Bank of Mum and Dad Becomes 11th Largest Mortgage Lender

The so-called Bank of Mum and Dad has now become the eleventh-biggest mortgage lender in Britain, according to research. It is said that this means parents provided over £6 billion in funds to help children take steps on the property ladder during 2019.

The Bank of Mum and Dad (BoMaD) report from Legal & General reveals that almost two-thirds, a total of 62 per cent, of property buyers below 35 years have received help from their parents totalling an average of £24,100. This has gone up by over £6,000 compared to 2018.

Rising Help

This means that although there have been fewer transactions in the UK housing market, the BoMaD is likely to lend a massive £6.3 billion this year. This is an increase of over ten per cent, going up from £5.7 billion in 2018.

The generosity of family members extends further than just young buyers too. Over a third (36 per cent) of those aged between 35 and 44 and 22 per cent of those in the 45- to 54-year-old bracket admitted to having support during a recent home purchase, paying for everything from deposits to conveyancing fees.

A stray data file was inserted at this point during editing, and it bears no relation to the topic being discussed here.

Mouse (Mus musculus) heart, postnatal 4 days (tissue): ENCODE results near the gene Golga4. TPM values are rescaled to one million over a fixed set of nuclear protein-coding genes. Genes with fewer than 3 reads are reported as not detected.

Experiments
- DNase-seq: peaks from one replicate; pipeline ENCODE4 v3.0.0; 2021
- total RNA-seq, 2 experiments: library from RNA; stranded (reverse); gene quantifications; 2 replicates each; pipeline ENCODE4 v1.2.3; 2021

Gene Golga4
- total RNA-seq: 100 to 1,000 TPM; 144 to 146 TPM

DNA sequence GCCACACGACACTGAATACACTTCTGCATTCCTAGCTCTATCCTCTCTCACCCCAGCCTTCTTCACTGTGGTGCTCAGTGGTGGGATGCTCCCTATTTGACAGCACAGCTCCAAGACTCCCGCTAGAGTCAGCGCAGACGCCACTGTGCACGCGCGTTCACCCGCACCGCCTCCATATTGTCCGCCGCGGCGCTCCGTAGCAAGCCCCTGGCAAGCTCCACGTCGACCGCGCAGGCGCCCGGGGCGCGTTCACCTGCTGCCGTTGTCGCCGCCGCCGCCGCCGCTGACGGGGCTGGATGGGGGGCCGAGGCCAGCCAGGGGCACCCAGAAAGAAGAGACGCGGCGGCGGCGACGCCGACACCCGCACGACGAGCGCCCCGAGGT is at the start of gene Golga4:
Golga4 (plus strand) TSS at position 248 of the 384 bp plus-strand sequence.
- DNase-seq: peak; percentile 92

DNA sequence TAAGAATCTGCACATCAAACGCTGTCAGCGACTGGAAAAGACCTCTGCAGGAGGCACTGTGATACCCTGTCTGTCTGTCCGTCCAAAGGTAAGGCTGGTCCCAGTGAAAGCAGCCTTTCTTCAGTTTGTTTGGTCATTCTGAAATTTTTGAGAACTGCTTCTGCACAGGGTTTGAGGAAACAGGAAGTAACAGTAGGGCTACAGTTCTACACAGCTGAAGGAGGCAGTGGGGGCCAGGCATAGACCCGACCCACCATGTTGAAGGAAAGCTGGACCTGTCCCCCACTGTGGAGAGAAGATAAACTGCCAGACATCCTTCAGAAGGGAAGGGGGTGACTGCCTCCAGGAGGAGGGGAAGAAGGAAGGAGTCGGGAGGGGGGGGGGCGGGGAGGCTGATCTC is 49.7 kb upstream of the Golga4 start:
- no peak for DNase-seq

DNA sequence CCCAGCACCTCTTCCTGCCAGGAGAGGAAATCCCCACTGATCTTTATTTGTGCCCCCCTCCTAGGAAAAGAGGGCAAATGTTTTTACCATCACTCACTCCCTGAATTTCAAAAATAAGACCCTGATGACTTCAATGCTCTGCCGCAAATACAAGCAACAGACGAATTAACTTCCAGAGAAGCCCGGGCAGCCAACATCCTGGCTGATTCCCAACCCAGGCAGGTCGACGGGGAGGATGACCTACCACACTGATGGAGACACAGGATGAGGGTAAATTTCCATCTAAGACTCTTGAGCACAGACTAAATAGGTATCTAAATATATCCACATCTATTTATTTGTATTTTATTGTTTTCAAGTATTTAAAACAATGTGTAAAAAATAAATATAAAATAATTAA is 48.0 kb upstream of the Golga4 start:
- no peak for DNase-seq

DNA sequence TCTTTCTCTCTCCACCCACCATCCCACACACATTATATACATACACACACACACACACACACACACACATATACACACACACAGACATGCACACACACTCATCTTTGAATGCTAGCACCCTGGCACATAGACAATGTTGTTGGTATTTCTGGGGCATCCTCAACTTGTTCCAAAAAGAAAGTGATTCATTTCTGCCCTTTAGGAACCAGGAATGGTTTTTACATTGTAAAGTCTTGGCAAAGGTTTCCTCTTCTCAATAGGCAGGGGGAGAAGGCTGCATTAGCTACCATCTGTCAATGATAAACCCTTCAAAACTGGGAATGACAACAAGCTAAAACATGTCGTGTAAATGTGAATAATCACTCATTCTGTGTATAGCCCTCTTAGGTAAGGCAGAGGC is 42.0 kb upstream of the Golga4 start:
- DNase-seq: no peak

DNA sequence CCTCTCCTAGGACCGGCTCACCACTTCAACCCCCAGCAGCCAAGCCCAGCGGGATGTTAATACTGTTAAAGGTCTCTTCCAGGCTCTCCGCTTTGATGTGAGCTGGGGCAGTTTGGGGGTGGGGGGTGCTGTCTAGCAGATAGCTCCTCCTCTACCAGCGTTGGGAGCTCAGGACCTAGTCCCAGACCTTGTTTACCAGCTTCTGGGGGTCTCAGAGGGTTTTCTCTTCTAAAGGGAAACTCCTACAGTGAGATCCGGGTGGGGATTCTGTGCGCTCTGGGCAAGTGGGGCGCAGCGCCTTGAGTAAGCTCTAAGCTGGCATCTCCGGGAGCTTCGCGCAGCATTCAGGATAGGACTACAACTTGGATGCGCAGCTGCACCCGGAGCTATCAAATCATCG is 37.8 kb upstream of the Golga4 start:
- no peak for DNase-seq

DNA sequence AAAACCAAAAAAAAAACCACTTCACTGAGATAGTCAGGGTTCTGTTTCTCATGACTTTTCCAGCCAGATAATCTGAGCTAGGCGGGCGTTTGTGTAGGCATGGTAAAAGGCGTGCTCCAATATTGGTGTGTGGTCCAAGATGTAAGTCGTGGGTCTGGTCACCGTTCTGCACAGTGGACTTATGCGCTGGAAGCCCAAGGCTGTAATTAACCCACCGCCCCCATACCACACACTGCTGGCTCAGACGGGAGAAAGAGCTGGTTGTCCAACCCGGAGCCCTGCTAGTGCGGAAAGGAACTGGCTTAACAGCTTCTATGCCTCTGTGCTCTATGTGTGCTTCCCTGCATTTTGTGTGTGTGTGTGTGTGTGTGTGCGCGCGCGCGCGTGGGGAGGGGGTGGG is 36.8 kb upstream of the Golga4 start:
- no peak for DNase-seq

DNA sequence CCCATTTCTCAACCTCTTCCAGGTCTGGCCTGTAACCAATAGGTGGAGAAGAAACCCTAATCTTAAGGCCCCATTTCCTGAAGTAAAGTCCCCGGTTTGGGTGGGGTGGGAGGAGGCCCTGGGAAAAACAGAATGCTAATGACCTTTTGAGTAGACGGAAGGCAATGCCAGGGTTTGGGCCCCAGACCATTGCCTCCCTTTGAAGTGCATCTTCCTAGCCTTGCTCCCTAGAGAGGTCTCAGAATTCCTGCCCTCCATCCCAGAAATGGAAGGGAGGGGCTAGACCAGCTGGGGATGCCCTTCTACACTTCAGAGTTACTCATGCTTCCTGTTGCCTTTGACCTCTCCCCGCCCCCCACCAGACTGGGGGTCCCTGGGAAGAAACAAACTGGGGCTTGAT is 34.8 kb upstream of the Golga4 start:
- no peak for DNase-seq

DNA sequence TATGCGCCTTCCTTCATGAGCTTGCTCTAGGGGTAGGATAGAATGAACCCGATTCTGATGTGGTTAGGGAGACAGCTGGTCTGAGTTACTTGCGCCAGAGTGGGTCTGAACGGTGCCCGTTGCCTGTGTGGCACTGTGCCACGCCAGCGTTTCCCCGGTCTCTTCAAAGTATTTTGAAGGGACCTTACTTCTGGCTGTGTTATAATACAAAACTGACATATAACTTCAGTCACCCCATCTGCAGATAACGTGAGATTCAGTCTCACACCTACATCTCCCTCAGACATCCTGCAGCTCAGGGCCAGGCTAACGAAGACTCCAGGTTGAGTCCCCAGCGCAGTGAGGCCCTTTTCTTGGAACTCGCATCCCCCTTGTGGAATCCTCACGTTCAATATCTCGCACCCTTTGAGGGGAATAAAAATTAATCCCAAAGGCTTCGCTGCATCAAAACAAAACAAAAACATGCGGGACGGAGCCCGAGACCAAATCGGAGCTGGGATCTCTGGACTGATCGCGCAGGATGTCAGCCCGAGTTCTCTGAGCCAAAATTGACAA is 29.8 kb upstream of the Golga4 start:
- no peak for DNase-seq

The figure means that BoMaD is effectively the UK’s eleventh-biggest mortgage lender, funding a range of property purchase costs, including solicitors and conveyancing fees. Read more about the costs involved in buying a home at

Largest Lenders

UK Finance say that Britain’s biggest lender was Lloyds in 2018, lending around £42.5 billion. Nationwide came next, handing out £35.7 billion, followed by the Royal Bank of Scotland with £30.5 billion.

The amount being lent by the BoMaD dwarves payouts from government housing affordability schemes, including Help to Buy schemes. In fact, figures show that the equity loan which comes under the Help to Buy initiative has supported fewer home purchases in total compared to what the BoMaD has paid out in just one year.

The good news for some first-time buyers, however, is that Britain’s property price growth slowed down to 3.3 per cent during 2018. This is under half of the growth experienced in 2016.

The report did still show, however, that the average property price was around £150,000 a decade ago, and this figure is likely to double before 2023. The average price in London is £463,000.

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